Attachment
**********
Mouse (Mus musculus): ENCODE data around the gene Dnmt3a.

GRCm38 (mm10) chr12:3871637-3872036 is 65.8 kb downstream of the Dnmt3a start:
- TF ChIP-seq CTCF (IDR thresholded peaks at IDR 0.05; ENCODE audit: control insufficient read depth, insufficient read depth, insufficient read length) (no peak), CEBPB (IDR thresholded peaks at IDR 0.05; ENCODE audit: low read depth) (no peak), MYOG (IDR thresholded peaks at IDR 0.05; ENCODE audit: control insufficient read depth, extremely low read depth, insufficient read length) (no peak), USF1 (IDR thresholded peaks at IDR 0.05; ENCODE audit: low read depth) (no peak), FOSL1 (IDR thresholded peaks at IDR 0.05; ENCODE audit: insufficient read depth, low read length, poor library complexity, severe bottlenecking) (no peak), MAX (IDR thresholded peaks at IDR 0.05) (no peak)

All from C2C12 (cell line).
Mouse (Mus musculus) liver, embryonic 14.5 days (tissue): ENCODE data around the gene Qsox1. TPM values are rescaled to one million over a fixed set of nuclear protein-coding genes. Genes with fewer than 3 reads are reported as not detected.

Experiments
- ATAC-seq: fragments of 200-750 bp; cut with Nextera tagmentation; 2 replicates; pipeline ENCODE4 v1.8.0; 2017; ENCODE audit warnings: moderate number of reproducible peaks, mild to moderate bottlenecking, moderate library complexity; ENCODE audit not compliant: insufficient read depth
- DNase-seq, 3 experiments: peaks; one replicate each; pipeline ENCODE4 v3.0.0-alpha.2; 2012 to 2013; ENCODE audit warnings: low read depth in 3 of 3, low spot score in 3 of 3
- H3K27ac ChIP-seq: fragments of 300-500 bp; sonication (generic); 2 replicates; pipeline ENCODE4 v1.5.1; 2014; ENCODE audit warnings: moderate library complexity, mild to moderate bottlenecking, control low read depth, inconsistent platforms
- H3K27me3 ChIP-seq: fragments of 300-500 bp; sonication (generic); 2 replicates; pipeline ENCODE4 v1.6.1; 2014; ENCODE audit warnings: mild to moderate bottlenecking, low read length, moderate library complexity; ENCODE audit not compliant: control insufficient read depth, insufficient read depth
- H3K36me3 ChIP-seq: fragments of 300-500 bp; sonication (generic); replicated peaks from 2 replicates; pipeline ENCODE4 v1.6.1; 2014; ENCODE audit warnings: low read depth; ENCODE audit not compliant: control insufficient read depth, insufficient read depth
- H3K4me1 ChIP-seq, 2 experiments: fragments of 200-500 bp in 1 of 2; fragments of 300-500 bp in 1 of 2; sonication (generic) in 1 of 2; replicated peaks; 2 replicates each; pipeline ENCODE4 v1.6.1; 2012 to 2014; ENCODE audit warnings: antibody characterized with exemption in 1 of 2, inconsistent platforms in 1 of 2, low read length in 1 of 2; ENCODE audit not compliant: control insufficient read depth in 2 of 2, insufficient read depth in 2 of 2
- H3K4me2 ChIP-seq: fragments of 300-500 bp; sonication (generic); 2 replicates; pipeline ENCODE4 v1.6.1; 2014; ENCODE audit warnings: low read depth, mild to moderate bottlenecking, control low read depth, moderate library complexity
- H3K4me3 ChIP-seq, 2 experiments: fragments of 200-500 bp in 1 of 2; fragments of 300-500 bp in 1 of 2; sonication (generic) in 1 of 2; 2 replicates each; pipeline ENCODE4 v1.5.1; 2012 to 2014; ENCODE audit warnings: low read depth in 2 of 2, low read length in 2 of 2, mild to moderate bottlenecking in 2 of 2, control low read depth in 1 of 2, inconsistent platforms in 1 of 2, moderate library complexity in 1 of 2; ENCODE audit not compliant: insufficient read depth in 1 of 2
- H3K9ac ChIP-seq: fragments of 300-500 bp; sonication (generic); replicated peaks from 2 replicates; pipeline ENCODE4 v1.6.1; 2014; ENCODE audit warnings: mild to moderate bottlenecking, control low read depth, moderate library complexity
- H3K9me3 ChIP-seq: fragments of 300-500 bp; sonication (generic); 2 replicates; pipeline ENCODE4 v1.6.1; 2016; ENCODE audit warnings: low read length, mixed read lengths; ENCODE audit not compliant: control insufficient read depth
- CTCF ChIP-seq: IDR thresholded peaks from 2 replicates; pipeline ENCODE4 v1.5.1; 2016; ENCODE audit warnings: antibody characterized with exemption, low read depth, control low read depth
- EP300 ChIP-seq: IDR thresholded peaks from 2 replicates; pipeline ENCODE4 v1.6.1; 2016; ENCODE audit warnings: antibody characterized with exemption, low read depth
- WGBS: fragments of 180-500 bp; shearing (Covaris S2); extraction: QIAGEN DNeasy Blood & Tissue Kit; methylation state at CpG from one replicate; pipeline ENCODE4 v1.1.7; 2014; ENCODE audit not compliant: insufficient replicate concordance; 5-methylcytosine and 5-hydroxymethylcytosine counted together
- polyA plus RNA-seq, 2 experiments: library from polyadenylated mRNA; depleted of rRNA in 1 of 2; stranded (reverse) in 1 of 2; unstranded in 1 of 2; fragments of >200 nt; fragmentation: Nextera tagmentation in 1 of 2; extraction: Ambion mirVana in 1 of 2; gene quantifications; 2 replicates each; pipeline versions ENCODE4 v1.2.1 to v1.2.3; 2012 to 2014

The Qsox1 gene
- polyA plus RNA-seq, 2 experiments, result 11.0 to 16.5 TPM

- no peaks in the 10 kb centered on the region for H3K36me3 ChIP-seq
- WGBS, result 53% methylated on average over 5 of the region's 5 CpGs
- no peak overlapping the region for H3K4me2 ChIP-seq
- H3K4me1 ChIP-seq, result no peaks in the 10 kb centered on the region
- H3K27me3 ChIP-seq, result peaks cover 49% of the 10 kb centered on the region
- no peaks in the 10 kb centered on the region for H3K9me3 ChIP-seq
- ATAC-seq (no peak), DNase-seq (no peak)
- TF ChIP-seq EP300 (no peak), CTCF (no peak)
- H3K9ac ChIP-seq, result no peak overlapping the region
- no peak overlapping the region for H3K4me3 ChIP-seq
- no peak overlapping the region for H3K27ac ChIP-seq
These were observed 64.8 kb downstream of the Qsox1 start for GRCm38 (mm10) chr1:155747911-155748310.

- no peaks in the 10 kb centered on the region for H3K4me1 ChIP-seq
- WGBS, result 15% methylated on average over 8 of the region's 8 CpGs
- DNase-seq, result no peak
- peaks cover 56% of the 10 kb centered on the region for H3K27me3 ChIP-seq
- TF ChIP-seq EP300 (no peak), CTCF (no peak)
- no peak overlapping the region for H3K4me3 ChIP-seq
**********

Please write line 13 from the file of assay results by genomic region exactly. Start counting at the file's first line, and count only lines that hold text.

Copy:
- H3K4me2 ChIP-seq: fragments of 300-500 bp; sonication (generic); 2 replicates; pipeline ENCODE4 v1.6.1; 2014; ENCODE audit warnings: low read depth, mild to moderate bottlenecking, control low read depth, moderate library complexity